Edited by: Stella Shon
& Keri Stooksbury
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Chase’s 5/24 rule was implemented several years ago and has since become a well-known quantity within the points and miles world.
It’s not an official policy formally published by the issuer, but data collected over the years indicates its existence. Basically, Chase won’t approve you if you’ve opened 5 or more cards — from any issuer — within the previous 24 months of applying for a new Chase credit card.
For those of us who are always looking for more ways to boost our balances of points and miles, this has proven to be a tricky rule to work around, as it meant missing out on some pretty lucrative chase ink bonus offers available on a range of its card products over the years, including the Ink Business Cash® Credit Card and Ink Business Unlimited® Credit Card.
But, there seems to be a way to circumvent this unwritten rule and still be able to take advantage of the welcome offers on Chase credit cards.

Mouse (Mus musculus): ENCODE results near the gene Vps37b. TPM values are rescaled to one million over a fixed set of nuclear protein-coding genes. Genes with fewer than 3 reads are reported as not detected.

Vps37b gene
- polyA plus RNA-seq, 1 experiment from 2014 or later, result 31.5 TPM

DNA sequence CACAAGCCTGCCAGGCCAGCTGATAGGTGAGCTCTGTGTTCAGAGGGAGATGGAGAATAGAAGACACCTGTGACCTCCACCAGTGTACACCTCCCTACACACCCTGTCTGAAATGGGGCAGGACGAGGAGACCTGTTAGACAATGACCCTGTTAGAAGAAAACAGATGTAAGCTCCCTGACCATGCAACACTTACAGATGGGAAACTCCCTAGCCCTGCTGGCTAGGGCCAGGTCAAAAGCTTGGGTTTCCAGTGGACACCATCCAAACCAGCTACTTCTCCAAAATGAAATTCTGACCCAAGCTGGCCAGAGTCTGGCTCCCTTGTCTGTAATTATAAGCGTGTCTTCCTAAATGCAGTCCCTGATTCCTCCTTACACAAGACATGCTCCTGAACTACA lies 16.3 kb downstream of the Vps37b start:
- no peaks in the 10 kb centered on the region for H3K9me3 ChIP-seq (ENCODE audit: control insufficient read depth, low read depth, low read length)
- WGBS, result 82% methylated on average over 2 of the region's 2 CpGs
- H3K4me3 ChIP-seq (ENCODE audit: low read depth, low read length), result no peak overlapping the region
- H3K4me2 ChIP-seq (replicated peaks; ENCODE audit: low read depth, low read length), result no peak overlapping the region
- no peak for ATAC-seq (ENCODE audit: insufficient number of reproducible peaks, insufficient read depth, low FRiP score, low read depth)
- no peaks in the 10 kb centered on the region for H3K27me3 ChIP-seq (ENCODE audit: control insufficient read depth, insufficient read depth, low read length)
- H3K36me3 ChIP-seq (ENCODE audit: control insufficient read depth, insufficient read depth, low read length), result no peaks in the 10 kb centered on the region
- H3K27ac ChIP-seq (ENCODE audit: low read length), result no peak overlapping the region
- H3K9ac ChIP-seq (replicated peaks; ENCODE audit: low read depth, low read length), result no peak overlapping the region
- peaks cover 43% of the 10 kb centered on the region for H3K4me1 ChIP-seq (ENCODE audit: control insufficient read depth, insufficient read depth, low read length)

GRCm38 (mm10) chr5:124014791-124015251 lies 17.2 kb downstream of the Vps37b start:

Today, we’ll take a look at what this strategy looks like.
If you’re anything like us and want to take advantage of just about every welcome bonus offer imaginable, you’ll want to pay attention to this section.
Business credit cards do not count toward your personal credit report unless you open business cards issued by Capital One, except the Capital One Spark Cash Plus Card (Information collected independently. Not reviewed by Capital One.), or Discover. This means that if any of your 5/24 “slots” are taken by most business credit cards, you can theoretically be approved for as many Chase products as you have open slots.
So, if you’re technically at or over 5/24 — but 1 or more of those slots are taken by a Chase Ink product — you may still apply for a new Ink product and be approved if you meet the issuer’s criteria.
However, if you’re at or above 5/24 and all of the slots are occupied by consumer cards (or you have some business cards issued by Capital One or Discover), you will most likely be denied if you try applying for an Ink product.
Despite everything we’ve discussed already, there’s yet another factor to consider when deciding whether or not to apply for an Ink credit card.